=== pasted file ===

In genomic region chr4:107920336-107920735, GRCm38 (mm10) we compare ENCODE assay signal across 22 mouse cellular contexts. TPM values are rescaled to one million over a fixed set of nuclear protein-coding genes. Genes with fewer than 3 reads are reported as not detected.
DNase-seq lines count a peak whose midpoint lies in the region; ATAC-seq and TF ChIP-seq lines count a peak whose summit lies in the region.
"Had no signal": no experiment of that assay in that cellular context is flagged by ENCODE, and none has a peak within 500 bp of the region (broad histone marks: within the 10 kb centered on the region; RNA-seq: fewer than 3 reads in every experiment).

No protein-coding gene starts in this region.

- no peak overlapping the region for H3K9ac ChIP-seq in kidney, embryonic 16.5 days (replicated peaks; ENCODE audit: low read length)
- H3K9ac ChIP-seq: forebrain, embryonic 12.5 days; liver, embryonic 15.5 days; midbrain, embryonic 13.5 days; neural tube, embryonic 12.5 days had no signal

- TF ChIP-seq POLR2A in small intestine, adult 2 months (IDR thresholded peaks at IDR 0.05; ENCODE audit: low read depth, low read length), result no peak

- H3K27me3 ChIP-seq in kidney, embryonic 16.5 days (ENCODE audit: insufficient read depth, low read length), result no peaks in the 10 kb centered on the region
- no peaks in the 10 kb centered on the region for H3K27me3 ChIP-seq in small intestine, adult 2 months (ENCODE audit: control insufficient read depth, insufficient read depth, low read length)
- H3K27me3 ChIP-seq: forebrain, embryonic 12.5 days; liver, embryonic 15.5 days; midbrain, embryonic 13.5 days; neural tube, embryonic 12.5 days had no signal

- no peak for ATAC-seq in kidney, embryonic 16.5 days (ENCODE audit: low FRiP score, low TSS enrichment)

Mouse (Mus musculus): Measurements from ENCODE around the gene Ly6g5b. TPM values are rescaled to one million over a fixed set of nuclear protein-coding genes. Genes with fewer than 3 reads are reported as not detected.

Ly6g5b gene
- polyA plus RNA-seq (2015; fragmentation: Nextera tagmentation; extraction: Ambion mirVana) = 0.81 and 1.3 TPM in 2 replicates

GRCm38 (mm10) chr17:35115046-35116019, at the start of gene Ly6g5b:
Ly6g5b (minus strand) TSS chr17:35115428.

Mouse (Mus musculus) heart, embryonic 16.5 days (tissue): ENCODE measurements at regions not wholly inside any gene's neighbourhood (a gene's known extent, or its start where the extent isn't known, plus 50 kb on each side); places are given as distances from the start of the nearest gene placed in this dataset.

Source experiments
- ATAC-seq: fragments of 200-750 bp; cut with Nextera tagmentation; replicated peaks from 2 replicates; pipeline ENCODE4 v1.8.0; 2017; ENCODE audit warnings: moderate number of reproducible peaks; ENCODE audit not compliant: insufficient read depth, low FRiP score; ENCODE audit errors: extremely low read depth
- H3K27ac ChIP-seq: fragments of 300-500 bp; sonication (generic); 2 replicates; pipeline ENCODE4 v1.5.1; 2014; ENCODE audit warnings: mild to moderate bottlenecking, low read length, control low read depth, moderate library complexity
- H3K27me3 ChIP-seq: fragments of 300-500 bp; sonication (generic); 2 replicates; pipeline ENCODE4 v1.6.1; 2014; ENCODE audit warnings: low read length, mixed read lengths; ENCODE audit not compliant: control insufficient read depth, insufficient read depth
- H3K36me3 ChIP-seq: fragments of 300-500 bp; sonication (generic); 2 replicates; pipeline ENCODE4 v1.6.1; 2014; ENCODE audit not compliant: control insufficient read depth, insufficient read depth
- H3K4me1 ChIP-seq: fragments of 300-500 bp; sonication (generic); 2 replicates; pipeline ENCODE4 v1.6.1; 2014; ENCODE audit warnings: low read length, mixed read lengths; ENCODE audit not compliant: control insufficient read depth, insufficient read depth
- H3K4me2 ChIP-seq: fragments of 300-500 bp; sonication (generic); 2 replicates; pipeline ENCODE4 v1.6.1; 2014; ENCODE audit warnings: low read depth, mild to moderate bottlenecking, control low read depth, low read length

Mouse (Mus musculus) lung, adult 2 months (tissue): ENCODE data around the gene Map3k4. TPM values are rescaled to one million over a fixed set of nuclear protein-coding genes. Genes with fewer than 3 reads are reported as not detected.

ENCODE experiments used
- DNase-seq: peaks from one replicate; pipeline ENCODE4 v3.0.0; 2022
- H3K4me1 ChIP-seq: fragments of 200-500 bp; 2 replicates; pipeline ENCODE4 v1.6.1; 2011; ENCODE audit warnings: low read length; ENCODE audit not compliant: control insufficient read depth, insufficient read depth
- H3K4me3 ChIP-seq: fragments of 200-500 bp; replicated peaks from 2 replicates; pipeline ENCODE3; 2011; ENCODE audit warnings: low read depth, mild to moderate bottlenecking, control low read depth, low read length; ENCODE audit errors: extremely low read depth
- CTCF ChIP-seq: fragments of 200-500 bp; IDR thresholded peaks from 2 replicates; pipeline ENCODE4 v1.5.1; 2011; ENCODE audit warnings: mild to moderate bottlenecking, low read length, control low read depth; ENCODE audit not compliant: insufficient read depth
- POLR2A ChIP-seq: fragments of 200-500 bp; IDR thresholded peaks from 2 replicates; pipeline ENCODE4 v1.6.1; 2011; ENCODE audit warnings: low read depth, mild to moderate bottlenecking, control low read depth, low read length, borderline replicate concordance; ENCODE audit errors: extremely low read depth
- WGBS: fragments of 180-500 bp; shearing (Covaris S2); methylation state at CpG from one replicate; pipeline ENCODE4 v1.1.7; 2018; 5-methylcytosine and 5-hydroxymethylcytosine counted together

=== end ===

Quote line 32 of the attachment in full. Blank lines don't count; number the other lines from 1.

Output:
- WGBS: fragments of 180-500 bp; shearing (Covaris S2); methylation state at CpG from one replicate; pipeline ENCODE4 v1.1.7; 2018; 5-methylcytosine and 5-hydroxymethylcytosine counted together